Glamorous vacations, cash rewards or shopping sprees get some people in a tizzy. Others get more excited about being spotlighted on a brand’s website or having their content be shared on a brand’s social accounts.
Marc Jacobs, for example, was on a mission to find its next model so the brand solicited selfies on social media. To enter, followers posted pictures to Twitter or Instagram with the hashtag #CastMeMarc. If this doesn’t quite align with your business or your goals, look to more traditional rewards, such as shopping sprees, gift cards or access to exclusive events.
5. Figure out how they should participate
All of the preceding elements play a role in your contest’s parameters — how your consumers participate or enter to win the grand prize. But now’s when you have to go deeper. How do people “submit” for your contest? What makes someone qualified to win? How do you select your winners? How do you get in contact with them to let them know they’ve won? This is the time when you answer all these questions…and more.
Sephora held a Snapchat contest in order to build its following on the social network. To participate, members had to follow the brand on Snapchat, take a “snap” of themselves, and draw fake eyebrows on the photo using the doodle feature. Photos had to be sent to Sephora’s Snapchat account and participants also had to upload the image to Instagram with the hashtag #SephoraSnapsSweeps. Winners were randomly selected and received a $500 gift card.
Based on the structure of this campaign, it’s clear that Sephora wanted to generate a lot of social buzz and build its following on a relatively new social account. Consumers didn’t have to use a specific product in the photo, nor did they have to publish or share any brand-focused content. All they needed to do was take a snap, share and hope for the best!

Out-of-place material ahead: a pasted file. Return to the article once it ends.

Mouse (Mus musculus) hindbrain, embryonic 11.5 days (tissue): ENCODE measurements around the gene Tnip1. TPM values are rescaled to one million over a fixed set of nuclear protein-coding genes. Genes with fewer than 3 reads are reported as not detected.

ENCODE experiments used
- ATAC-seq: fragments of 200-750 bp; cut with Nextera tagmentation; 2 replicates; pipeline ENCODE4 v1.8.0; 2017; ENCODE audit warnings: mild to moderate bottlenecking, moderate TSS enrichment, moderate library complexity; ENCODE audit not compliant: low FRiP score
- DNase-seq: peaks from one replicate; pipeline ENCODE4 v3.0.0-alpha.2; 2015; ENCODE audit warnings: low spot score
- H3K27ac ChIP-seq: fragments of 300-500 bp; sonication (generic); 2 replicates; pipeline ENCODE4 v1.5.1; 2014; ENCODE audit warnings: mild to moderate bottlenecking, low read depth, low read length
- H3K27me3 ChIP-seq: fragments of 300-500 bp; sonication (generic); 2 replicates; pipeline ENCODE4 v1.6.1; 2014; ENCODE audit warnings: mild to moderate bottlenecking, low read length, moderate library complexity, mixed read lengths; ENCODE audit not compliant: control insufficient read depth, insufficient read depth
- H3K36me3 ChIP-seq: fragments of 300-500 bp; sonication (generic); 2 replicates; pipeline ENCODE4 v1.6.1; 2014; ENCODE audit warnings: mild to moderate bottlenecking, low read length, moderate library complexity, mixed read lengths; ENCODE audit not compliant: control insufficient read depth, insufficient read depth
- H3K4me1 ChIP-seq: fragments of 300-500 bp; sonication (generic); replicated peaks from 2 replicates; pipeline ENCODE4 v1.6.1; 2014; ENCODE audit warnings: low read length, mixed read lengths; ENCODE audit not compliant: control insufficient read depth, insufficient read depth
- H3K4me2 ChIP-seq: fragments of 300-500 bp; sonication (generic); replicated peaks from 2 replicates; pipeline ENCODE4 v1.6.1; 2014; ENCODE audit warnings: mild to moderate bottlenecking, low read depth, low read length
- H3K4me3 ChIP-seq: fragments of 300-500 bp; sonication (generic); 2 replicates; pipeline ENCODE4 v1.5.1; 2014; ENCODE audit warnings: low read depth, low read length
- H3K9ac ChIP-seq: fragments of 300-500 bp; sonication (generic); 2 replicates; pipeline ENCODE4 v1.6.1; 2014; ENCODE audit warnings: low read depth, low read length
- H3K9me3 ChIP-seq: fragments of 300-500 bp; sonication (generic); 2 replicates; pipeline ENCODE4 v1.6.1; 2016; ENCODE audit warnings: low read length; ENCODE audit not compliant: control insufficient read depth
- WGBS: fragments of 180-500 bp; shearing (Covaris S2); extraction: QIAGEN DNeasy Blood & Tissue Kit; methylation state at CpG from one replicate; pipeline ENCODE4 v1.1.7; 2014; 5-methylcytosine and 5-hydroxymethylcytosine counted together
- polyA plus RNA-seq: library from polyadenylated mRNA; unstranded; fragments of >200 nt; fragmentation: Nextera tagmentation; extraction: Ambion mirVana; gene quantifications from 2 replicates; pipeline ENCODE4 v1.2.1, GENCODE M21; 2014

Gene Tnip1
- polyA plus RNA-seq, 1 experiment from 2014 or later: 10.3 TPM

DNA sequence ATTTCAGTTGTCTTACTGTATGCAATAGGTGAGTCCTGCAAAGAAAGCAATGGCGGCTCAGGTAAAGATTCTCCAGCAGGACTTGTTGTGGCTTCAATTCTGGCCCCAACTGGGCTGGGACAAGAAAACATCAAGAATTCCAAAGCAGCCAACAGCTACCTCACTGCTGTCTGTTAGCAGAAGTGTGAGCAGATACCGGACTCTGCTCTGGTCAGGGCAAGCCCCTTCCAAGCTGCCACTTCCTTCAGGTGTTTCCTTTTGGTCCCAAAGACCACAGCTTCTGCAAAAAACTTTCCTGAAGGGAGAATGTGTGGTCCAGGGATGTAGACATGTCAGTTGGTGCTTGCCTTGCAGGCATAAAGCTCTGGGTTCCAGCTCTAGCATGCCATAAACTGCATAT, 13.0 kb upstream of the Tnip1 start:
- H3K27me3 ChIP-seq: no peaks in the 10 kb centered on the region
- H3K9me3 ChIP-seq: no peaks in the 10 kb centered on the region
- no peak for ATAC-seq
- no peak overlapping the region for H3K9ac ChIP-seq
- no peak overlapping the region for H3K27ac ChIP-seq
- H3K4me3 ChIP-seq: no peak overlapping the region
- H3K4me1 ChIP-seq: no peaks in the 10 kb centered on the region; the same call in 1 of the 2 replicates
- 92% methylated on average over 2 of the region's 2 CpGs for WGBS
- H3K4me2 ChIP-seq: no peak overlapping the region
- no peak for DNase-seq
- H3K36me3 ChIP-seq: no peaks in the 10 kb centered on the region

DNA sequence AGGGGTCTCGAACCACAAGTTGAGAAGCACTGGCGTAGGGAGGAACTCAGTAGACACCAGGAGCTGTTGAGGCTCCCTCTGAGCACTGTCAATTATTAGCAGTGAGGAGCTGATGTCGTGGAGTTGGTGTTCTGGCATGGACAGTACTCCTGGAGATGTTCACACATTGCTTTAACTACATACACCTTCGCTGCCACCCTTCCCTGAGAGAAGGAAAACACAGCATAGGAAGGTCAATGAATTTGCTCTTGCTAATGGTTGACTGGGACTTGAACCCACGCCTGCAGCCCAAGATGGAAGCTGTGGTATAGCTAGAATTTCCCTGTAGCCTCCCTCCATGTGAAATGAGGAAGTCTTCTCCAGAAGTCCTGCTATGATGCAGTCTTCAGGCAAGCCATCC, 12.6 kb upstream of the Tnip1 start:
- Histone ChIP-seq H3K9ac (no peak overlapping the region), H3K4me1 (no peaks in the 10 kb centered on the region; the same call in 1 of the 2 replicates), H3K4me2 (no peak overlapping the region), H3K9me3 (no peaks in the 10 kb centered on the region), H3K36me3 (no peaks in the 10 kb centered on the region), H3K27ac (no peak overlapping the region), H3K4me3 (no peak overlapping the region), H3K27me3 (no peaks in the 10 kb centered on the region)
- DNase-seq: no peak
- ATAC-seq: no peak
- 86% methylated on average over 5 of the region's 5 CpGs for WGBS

But if you want to build awareness of a new product release or event, you may add another layer to the contest where participants need to like or share social images or copy focused on what you’re trying to promote. Or, if you want to grow your email list, you may want to have consumers submit their email addresses in order to qualify for the contest.
6. Keep them coming back for more
Imagine you planned and rolled out a stellar social contest. You exceeded your goals and generated a lot of buzz. What comes next? How do you keep your participants engaged for the long term? How do you turn these consumers, who are largely influenced by a prize or reward, into loyal shoppers?
This is where post-contest follow up and engagement play critical roles. You need to continue to post great content on your social accounts and through email so your followers are always in tune with your brand.
Perhaps no brand holds more captivating social contests than American Apparel. For a recent Halloween costume contest, it gave away a silver 1987 Cadillac Allantè with Italian leather as its top prize and garnered thousands of entries via Instagram. They partner with Curalate to create Fanreels of all the best entries, which are now displayed on the American Apparel site. Want to learn the company’s strategies? Download our free success story.